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Add Nutrition to the Game Day Preparation

Soccer is about action - the corner kick, dribbling by opponents and the diving catch that saves a goal.

Players, coaches and parents tend to focus on the game rather than the preparation beyond practices. But, that preparation should include what an athlete eats; that can make all the difference when they take the field.

At the college level, athletes often have a training table where nutritious foods are available. At the high school and younger levels, however, athletes — with help from parents — have to make their own nutrition decisions.

"Young athletes are always looking for an edge," says Emily Edison, a registered dietitian who is a Sport Dietitian for the University of Washington Huskies. She consults with UW players about how to fuel before, during and after exercise, and the impact nutrition has on athletic performance.

"Eating healthy meals and snacks, exercising and getting plenty of rest - that's how you reach peak performance. It's not with empty-calorie foods or caffeine-loaded energy drinks," says Edison, the Western Washington coordinator of the Washington Interscholastic Nutrition Forum (WINForum -

On game day, athletes should eat a larger meal three to four hours prior to an event or practice, with a snack one hour prior. Or, they can have a smaller meal no sooner than 2-3 hours prior, with a snack right before. The point is to have the food digested and in the muscles to provide energy for games or practices.

"People who skip breakfast tend to have slower metabolism and less energy. Breakfast maintains energy and builds a nutritional base."

Liquids digest faster than solids and can be helpful between games — chocolate milk, which provides carbohydrates and protein, is a good option. If practice or a game is longer than 90 minutes, coaches and parents need to provide carbohydrates for fueling muscles as stores run low. Sport drink, orange slices with water, and energy bars are all good examples.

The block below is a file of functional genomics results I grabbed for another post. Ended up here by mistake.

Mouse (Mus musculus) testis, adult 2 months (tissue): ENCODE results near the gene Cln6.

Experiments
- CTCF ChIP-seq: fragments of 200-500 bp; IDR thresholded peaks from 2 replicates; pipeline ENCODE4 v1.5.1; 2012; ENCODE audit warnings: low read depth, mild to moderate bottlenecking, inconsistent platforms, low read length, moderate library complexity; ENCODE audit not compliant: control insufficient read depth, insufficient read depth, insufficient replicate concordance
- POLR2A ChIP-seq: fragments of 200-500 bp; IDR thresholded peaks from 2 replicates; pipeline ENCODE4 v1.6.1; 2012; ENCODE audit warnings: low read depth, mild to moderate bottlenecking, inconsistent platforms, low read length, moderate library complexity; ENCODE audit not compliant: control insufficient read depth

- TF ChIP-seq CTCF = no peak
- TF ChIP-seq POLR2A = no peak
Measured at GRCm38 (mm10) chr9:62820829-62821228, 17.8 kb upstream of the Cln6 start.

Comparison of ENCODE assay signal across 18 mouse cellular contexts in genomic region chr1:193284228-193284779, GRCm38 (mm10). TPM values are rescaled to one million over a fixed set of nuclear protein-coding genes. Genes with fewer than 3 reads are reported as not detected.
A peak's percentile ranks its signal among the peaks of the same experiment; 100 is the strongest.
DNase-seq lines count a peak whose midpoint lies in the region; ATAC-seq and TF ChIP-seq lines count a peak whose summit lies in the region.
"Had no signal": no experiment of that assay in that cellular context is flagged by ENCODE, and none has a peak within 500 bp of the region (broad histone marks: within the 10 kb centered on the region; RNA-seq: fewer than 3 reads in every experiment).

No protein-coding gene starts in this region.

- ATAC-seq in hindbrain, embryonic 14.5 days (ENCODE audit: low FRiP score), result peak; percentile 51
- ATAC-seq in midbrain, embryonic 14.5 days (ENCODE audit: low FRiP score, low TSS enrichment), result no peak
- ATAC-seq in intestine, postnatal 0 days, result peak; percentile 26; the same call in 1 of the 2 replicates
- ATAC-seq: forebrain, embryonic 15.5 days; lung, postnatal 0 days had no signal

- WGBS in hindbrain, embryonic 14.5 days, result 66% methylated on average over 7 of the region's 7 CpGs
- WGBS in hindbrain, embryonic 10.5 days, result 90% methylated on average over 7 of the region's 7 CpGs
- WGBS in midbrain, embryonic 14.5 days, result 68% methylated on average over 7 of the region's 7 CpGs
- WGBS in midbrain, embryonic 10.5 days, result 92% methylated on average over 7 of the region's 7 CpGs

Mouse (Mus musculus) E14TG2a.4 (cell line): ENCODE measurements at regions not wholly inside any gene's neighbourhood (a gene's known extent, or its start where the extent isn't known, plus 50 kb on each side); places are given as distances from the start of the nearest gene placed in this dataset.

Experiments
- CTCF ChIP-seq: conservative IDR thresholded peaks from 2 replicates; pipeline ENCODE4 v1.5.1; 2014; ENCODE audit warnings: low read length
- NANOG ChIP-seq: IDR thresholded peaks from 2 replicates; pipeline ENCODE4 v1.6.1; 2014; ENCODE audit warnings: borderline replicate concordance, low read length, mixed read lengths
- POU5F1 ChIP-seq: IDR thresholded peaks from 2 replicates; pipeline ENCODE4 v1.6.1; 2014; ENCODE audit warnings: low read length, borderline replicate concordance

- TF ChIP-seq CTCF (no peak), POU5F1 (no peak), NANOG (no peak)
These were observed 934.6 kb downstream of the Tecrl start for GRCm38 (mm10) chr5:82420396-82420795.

Edison says breakfast is for champions! She recommends that soccer players try to incorporate three or more foods into their breakfast meal, and try to eat at least five grams of healthy fat. A sandwich made with a whole-grain bagel, egg and cheese; granola and nuts cereal with non-fat milk; and toaster waffles with peanut butter and non-fat milk are good options. Add a piece of fruit on the side and you've got a great start on the day.

She adds that breakfast is vital not only on game day, but every day.

"People who skip breakfast tend to have slower metabolism and less energy," says Edison. "Breakfast maintains energy and builds a nutritional base."

Later in the day, sandwiches and fruit are a good way for players to get what they need. Whole-grain bread; turkey or other lean meat; topped with cheese, tomato slices and sliced pickle; it's ready to go.

Soccer players also need to stay hydrated. Drink plenty of milk or water with the sandwich.

Edison, who likes to mix and match pre-game foods, also recommends sides like yogurt, fruit and honey, or fruit and milk.

"These food combinations are not just good pre-event meals; they also make great snacks throughout the day," says Edison. "What athletes need is a combination of carbohydrate and protein to fuel-up for an event.

"All coaches know that a consistent diet of junk food, candy bars, chips, sodas and donuts will negatively impact their athletes," continues Edison, whose own competitive sports include soccer and water-skiing. "These foods have high calorie content but are low in nutrients an athlete needs to burn to perform at his or her best."

Edison also points out that it is important for parents and coaches to set a good example.

"Eat well and drink lots of water," advises Edison.  "Help your players understand the importance of nutrition for performance."

Emily Edison is the owner of Momentum Nutrition & Fitness (  Edison is a member of the American Dietetic Association and takes part in ADA's practice groups for sport nutritionists (SCAN) and nutrition entrepreneurs (NE). She is also an American College of Sport Medicine (ACSM) Certified Health Fitness Instructor and a member of the ACSM.

The Washington Interscholastic Nutrition Forum ( is dedicated to providing important nutrition information to student-athletes, their parents, coaches and trainers.  With that goal, the WINForum sessions are held for coaches so they can learn the best nutrition strategies for their athletes.

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